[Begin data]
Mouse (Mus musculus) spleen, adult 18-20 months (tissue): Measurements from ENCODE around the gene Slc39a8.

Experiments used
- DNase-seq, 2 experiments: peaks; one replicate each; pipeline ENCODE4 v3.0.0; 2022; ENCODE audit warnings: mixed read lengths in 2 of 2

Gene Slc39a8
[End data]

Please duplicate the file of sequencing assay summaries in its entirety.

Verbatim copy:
Mouse (Mus musculus) spleen, adult 18-20 months (tissue): Measurements from ENCODE around the gene Slc39a8.

Experiments used
- DNase-seq, 2 experiments: peaks; one replicate each; pipeline ENCODE4 v3.0.0; 2022; ENCODE audit warnings: mixed read lengths in 2 of 2

Gene Slc39a8